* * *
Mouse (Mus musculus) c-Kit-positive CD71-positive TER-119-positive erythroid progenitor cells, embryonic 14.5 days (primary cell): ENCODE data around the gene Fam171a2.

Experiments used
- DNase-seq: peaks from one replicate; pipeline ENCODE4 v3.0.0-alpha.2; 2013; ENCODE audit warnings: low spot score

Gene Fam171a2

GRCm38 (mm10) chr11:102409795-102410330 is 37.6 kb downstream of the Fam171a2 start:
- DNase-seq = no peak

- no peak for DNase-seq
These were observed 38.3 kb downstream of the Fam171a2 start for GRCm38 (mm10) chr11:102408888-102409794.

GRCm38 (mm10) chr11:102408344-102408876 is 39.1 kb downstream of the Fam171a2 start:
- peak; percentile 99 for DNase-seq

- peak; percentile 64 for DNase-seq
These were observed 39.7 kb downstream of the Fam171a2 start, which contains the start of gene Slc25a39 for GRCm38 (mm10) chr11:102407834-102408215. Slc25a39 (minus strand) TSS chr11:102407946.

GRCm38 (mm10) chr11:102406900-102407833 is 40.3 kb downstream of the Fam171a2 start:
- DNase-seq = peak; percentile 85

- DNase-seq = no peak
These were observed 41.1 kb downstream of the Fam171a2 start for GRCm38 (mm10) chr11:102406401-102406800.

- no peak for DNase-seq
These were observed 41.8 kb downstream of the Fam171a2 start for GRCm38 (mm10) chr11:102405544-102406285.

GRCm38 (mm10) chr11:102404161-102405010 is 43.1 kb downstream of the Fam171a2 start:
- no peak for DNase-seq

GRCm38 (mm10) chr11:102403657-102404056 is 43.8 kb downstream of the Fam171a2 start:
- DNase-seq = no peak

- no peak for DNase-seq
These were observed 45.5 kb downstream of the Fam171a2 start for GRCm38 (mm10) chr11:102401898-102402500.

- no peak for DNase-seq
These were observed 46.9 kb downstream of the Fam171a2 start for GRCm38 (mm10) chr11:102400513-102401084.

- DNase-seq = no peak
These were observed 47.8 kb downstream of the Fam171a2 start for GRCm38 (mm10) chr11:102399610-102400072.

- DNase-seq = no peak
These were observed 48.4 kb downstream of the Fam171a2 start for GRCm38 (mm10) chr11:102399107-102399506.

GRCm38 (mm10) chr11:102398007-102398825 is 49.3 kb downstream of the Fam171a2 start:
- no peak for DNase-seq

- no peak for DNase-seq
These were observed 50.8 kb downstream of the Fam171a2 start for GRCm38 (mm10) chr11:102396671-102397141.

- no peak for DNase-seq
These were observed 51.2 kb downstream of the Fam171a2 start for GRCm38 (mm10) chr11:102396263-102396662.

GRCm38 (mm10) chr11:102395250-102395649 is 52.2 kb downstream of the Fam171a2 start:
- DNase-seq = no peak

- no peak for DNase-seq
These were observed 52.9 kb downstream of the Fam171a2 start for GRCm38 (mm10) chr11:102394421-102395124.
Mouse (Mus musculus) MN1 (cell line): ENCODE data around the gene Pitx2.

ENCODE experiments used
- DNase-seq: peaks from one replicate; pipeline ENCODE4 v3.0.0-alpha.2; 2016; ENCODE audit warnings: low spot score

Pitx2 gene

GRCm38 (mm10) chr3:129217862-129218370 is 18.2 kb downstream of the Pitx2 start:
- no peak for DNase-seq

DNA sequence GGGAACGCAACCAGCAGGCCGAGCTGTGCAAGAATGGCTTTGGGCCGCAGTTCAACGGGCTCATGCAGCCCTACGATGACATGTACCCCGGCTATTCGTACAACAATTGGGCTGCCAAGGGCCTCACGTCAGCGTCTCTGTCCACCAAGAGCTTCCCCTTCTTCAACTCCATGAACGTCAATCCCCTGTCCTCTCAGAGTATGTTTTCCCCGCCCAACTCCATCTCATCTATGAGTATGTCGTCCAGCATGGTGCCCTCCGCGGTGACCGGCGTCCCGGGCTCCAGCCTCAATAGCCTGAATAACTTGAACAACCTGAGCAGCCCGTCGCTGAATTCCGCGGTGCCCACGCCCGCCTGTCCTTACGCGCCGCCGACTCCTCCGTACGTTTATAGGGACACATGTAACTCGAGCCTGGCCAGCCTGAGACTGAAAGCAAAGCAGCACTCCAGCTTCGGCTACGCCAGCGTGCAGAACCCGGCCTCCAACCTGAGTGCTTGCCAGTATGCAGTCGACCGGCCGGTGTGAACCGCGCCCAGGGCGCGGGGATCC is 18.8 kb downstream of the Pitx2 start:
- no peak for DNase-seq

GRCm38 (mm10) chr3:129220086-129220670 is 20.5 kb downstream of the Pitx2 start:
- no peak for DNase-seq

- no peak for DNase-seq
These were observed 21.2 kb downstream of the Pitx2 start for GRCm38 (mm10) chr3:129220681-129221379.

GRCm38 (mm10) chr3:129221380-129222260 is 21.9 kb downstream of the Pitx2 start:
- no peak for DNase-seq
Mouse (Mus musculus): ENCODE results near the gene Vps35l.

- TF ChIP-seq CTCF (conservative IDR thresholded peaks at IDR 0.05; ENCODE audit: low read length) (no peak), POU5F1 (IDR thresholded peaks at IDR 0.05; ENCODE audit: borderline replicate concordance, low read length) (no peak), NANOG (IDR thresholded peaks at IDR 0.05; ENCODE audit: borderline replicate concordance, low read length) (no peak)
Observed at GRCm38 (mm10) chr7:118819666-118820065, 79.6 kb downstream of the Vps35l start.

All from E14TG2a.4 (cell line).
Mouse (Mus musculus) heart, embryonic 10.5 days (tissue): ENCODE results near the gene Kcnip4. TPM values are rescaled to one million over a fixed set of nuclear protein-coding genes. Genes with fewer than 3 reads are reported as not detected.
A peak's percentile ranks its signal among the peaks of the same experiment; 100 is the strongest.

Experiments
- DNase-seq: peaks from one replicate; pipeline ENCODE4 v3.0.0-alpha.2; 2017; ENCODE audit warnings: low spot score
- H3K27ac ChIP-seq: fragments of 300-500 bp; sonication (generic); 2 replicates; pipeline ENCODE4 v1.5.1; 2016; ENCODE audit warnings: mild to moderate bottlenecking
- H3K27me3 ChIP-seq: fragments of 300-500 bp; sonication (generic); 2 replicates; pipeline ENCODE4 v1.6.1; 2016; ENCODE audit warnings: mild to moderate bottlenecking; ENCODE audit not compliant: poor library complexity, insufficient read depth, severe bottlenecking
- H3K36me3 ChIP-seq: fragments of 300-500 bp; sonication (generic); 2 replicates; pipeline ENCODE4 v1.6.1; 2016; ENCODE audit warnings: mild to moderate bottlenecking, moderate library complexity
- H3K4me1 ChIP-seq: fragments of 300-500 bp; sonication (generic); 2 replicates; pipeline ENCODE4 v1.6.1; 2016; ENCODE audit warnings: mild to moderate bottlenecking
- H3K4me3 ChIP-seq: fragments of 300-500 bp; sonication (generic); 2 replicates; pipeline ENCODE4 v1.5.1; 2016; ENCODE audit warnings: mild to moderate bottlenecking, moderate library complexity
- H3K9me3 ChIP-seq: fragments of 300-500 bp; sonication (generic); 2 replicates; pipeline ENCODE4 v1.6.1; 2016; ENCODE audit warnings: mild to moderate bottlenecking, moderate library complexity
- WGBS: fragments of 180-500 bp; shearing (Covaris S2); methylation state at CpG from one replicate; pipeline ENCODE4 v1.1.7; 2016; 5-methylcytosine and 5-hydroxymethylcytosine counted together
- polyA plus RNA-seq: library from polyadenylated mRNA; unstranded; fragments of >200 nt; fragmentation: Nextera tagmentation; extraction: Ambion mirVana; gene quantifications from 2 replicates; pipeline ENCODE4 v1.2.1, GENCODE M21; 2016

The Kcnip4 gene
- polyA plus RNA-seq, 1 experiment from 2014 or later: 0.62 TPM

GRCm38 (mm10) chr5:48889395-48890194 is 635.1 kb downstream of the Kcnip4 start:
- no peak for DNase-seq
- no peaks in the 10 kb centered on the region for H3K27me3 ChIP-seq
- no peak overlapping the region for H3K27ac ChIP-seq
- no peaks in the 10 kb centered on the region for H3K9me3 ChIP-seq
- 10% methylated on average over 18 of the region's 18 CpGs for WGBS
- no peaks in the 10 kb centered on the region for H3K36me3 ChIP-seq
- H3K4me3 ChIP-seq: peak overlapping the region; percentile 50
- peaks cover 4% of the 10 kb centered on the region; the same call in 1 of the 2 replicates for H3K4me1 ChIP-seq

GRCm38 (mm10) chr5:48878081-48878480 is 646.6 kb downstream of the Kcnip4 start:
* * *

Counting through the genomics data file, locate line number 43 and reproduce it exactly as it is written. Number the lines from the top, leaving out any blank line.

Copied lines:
- DNase-seq: peaks from one replicate; pipeline ENCODE4 v3.0.0-alpha.2; 2016; ENCODE audit warnings: low spot score